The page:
Many people today suffer from chronic, low-grade inflammation. These are now increasingly associated with various diseases such as diabetes, cancer, Alzheimer's, arthritis, obesity ... Inflammation can have many triggers. These include injuries, allergens or the food we eat. In particular, nutrition as a factor in inflammation has recently been in focus, because what we eat makes an enormous difference in the long term.
The western "standard diet"
In the western world today, many people have similar eating habits. There is a lot of red meat, processed meat, fried foods, high-fat dairy products, refined sugar and ready-made convenience meals on our tables.
If this sounds like your diet too then changing it can make a difference. While this is not a panacea, it is likely that restricting or avoiding foods known to cause inflammatory reactions will reduce discomfort.
Are you wondering how you can reduce inflammation through diet? There are two options but the most effective way is to combine the two. Effectively controlling inflammation is not just about eating more anti-inflammatory foods, it's also about eliminating foods that trigger or worsen inflammation.
Avoid consuming foods known to cause inflammation
Let's look at a few foods that are very strongly linked to the occurrence of inflammation today and why.
- Sugar or products with a high fructose content
Studies have shown that a diet high in sugar or high in fructose products can increase inflammation.
Various studies also indicate an increase in CRP - a marker of inflammation closely linked to cardiovascular disease - when subjects are given sugar. Sugar also tends to counteract the anti-inflammatory effects of omega-3 fatty acids.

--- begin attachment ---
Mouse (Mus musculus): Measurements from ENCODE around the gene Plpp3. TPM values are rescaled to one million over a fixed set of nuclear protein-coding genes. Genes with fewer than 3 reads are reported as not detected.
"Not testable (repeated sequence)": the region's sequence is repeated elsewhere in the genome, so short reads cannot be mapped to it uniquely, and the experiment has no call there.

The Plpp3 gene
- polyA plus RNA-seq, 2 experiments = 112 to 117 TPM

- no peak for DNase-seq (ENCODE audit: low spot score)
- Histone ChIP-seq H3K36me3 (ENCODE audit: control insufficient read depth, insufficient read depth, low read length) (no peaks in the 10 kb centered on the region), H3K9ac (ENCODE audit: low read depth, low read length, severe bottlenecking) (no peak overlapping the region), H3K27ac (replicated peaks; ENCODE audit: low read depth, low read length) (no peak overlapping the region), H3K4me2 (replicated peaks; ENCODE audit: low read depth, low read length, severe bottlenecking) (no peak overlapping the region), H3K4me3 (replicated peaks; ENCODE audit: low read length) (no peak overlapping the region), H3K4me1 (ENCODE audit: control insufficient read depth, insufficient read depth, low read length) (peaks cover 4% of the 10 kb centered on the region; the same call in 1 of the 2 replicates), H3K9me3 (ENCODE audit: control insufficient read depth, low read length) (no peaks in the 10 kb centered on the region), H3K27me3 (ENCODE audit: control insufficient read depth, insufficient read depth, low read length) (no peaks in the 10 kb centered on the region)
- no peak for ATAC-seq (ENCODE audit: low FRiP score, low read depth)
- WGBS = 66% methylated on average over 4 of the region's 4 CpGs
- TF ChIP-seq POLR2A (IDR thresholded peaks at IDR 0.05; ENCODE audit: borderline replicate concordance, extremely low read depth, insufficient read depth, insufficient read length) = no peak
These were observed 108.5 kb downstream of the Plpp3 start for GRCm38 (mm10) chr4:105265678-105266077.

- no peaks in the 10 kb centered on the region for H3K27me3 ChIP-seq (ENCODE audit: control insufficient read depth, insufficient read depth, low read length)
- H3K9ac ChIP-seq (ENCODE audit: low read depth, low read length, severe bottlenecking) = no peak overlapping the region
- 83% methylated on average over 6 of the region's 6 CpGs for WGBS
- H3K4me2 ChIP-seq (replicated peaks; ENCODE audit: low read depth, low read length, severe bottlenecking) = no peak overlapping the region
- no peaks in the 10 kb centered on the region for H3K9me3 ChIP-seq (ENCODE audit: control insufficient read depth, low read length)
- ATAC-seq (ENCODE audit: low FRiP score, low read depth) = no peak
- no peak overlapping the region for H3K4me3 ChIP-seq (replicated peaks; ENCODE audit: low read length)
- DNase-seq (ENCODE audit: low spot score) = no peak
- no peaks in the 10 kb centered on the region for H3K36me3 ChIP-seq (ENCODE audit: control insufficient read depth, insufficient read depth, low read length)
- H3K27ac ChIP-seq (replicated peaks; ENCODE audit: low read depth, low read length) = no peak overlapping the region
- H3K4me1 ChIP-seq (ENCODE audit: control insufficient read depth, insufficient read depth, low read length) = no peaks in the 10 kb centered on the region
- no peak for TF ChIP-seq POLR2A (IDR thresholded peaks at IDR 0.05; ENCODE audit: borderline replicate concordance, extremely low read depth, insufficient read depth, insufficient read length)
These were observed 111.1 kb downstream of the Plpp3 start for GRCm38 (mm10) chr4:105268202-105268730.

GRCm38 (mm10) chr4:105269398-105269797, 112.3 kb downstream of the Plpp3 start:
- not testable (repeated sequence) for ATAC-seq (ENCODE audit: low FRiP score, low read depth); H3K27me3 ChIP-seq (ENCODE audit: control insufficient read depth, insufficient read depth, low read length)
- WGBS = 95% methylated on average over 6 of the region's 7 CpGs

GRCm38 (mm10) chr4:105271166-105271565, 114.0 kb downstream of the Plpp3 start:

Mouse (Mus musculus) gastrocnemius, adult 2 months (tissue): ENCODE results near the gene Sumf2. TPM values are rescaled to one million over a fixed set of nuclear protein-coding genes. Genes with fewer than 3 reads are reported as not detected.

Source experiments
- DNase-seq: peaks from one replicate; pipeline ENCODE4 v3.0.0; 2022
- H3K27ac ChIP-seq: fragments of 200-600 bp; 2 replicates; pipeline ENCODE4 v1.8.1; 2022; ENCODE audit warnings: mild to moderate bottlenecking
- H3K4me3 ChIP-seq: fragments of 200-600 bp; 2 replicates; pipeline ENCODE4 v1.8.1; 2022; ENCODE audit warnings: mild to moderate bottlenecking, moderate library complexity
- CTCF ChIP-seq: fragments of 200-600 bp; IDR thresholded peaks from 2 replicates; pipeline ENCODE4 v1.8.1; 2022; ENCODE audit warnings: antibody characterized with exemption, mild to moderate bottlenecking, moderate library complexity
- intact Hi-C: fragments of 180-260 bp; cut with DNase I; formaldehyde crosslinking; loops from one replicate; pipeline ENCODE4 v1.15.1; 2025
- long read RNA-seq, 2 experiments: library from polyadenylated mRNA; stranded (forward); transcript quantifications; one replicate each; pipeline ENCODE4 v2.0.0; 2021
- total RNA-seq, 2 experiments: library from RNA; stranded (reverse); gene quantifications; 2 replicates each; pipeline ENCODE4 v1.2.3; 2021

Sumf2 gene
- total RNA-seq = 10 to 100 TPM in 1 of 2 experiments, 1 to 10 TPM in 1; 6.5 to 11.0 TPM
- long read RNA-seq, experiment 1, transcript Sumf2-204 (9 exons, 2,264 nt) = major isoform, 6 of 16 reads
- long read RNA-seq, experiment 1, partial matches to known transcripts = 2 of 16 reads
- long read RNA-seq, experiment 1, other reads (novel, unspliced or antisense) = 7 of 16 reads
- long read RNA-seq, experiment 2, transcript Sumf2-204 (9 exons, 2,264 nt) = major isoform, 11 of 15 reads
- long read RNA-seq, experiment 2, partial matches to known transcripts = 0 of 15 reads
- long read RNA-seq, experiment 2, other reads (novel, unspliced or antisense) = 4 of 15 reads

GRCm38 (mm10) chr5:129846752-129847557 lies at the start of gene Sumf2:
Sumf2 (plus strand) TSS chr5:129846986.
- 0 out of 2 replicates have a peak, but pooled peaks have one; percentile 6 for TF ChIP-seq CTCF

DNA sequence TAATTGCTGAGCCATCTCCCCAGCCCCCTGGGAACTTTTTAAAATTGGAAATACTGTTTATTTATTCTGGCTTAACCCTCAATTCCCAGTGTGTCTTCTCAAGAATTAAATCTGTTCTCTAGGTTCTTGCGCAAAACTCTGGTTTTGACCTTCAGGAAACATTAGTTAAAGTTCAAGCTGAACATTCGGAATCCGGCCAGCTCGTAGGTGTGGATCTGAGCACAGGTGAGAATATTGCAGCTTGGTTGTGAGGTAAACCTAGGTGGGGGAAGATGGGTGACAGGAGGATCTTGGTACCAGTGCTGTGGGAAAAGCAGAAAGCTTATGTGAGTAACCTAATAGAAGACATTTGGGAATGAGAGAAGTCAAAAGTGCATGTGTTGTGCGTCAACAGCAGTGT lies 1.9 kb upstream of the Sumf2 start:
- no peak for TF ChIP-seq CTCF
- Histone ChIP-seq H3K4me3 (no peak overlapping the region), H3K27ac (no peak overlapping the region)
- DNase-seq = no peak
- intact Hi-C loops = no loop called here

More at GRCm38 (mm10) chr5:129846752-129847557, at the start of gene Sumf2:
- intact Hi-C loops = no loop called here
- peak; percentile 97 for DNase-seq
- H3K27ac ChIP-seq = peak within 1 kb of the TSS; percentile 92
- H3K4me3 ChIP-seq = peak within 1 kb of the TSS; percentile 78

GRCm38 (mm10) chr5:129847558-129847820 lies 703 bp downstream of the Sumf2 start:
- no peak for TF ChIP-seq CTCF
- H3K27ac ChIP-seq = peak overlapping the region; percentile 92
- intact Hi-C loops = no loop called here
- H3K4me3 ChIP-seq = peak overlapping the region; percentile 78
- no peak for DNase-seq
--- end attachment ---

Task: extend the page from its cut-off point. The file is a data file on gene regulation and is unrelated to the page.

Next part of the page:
- Refined carbohydrates
Not all carbohydrates are bad. They contain many important nutrients, especially when they come from foods like vegetables, fruits and whole grains. However, refined carbohydrates are not optimal.
When flour is refined, it means that most of the naturally occurring fibre found in cereals has been removed from the flour. Not only does this eliminate many vitamins and minerals, but also allows carbohydrates to get quickly absorbed into the bloodstream, causing blood sugar levels to spike and crash. Over time, that blood sugar roller coaster ride can lead to diseases like diabetes. This type of flour is most commonly used in commercial breads and baked goods.
So try to eat more whole grains.
Vegetable and seed oils - including corn, safflower and rapeseed oils - contain very high amounts of omega-6 fatty acids. Many studies today show that too many omega-6 fatty acids appear to cause oxidative stress.
Oxidative stress occurs when there are too many free radicals in the body that can damage different parts of cells and tissues. Diseases associated with oxidative stress are diabetes, high blood pressure, heart disease, Alzheimer's and cancer.
- Trans fats
Trans fats are fats that have been processed to make them more solid and therefore more stable for storage. They are extremely unhealthy and can raise total cholesterol levels, which in turn increases your risk of heart disease and stroke.
These artificial fats also cause inflammation and have been linked to damage to endothelial cells and high levels of various markers of inflammation.
So how can you reduce trans fats in your diet? Well, trans fats can be found in many fried foods (french fries and donuts), commercially baked and packaged goods, as well as various peanut butters and margarines. Avoid any product that has the following ingredients on the label: "trans fat", "hydrogenated fat" or "partially hydrogenated fat".
- Excessive alcohol consumption
Alcohol consumption has been linked to an increase in markers of inflammation. One study confirmed that the higher the alcohol consumption, the higher the levels of these markers in the blood.
Consume more anti-inflammatory foods
Eating a diet high in anti-inflammatory foods is not difficult. Here are some suggestions:
- Berries: strawberries, blueberries, raspberries ...
- Cruciferous vegetables: cauliflower, broccoli, Brussels sprouts, green cabbage
- Dark green leafy vegetables: pak choy, kale, spinach
- Legumes: beans, lentils
- Nuts: almonds, pistachios, walnuts
- Oils: cold-pressed & unrefined extra virgin olive oil
- Thinly sliced
- Mildly spicy
- Very decorative
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